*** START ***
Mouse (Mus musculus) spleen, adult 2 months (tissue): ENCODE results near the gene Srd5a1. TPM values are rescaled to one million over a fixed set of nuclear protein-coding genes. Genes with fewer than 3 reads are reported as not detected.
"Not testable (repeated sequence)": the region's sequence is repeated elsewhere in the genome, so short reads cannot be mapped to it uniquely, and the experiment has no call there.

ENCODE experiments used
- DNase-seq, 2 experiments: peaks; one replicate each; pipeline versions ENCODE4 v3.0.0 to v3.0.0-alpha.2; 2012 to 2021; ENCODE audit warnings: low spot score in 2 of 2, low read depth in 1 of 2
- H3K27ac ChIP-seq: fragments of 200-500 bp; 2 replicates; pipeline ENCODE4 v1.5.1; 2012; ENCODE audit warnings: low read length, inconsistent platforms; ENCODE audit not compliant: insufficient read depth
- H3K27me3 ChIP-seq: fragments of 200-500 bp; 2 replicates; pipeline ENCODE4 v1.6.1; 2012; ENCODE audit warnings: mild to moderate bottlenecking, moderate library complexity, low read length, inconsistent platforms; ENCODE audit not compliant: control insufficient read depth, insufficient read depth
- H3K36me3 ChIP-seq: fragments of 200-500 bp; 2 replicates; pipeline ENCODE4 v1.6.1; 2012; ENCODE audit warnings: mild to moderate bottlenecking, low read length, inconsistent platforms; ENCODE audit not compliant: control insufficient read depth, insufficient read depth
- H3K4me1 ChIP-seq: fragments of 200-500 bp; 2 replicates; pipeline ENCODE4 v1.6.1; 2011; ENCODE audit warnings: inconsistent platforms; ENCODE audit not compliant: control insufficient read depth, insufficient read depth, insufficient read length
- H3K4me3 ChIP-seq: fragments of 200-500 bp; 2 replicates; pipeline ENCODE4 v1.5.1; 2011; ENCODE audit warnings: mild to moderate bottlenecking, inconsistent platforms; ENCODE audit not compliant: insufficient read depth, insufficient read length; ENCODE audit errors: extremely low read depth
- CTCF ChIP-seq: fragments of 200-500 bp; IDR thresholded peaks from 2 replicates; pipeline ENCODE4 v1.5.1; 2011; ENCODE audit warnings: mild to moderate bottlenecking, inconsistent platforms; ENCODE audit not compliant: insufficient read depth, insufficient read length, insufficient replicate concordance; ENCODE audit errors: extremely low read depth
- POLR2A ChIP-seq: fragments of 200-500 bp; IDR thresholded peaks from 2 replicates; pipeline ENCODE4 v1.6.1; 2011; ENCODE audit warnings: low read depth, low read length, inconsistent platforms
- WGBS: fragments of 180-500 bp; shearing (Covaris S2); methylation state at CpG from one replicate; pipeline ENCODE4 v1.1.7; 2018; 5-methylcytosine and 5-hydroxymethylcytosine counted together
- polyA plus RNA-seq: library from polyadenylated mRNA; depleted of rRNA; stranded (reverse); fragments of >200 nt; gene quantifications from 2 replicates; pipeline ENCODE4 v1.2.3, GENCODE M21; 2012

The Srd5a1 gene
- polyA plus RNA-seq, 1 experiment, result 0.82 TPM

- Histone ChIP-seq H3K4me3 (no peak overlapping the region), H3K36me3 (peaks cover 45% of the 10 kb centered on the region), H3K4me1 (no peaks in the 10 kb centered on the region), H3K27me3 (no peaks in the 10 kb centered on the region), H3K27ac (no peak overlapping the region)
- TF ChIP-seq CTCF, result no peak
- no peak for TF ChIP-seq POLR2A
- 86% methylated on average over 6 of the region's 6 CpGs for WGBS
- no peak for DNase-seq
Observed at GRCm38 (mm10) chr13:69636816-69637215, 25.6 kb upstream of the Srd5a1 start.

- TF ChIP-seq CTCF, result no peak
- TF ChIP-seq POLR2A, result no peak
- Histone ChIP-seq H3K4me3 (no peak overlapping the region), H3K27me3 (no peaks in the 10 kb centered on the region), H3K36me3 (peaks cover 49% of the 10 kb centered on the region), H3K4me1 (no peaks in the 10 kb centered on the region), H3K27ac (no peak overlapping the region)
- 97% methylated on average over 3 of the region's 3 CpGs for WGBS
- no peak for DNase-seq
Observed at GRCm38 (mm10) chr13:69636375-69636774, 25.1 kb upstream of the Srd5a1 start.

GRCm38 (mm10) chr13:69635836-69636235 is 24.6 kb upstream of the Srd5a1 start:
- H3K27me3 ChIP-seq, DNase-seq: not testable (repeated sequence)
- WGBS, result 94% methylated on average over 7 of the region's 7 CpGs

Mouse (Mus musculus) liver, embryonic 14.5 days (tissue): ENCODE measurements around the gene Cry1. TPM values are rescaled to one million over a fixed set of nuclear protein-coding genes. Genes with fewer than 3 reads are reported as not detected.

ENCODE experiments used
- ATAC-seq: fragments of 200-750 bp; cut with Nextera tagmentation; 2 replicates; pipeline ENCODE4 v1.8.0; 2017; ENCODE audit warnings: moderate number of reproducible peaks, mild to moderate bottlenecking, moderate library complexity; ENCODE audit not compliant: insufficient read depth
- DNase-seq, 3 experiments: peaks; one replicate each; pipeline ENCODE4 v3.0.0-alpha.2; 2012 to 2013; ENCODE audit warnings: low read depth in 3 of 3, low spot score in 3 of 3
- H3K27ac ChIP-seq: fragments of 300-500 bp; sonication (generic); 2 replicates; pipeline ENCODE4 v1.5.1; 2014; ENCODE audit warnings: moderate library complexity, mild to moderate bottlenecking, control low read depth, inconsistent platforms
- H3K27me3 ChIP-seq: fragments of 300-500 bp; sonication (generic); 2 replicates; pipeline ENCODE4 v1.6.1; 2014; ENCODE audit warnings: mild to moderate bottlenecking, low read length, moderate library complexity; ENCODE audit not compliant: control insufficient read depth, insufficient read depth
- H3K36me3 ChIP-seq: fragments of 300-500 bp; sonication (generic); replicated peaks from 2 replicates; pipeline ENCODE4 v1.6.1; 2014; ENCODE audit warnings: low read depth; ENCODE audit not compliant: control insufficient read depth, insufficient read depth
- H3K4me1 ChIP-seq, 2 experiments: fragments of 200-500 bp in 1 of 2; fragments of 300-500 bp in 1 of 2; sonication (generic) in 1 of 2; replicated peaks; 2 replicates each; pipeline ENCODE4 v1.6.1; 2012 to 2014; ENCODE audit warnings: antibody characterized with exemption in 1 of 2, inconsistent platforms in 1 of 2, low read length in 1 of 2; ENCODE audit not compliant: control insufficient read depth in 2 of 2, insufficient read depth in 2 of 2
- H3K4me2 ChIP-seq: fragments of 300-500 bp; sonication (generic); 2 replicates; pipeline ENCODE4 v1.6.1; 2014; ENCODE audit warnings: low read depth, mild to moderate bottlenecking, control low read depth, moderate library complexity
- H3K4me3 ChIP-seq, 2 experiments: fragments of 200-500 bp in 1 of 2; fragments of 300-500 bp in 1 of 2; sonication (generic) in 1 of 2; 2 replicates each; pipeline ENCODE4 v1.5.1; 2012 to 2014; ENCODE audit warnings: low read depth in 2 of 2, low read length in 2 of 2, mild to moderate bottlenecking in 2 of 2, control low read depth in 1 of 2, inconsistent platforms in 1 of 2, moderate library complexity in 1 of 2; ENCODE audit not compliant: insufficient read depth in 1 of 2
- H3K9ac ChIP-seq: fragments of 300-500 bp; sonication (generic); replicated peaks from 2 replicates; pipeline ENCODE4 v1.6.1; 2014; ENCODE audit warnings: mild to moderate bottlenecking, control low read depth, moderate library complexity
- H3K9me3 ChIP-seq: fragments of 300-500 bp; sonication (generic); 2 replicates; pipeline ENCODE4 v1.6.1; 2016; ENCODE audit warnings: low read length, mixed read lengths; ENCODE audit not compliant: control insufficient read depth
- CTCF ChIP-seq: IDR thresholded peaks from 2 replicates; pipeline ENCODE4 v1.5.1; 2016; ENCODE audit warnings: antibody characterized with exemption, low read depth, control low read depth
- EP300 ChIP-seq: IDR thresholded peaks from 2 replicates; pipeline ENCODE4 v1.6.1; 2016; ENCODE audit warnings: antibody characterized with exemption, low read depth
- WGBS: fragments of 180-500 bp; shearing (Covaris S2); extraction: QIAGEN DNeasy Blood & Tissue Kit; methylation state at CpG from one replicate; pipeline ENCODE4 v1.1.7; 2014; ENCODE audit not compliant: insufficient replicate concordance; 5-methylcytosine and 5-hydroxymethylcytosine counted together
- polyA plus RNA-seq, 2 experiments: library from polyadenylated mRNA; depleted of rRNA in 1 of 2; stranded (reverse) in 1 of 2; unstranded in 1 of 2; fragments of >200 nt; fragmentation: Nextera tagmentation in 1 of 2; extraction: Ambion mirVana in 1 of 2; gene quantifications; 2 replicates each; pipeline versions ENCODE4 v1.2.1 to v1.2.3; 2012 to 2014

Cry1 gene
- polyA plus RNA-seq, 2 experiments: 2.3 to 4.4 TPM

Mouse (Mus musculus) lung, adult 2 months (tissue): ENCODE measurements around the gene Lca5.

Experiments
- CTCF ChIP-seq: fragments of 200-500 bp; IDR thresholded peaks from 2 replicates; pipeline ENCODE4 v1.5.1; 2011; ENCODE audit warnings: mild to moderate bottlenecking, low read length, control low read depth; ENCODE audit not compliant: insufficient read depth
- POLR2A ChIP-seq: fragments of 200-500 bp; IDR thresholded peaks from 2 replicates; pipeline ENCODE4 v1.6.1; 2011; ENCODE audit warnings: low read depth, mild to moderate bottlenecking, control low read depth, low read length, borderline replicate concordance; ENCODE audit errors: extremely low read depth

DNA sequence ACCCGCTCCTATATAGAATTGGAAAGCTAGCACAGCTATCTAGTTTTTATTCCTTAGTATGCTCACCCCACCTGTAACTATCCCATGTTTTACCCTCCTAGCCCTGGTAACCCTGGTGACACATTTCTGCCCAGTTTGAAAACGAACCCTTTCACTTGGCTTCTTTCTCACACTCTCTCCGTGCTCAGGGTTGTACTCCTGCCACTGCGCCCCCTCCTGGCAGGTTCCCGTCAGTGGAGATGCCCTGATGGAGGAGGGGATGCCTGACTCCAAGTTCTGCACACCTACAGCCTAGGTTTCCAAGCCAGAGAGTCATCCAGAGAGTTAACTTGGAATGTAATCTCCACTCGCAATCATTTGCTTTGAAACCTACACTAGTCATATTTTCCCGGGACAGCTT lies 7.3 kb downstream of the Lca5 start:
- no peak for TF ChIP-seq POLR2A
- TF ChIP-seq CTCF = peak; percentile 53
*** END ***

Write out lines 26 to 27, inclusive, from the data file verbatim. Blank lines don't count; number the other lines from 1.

- no peak for DNase-seq
Observed at GRCm38 (mm10) chr13:69636375-69636774, 25.1 kb upstream of the Srd5a1 start.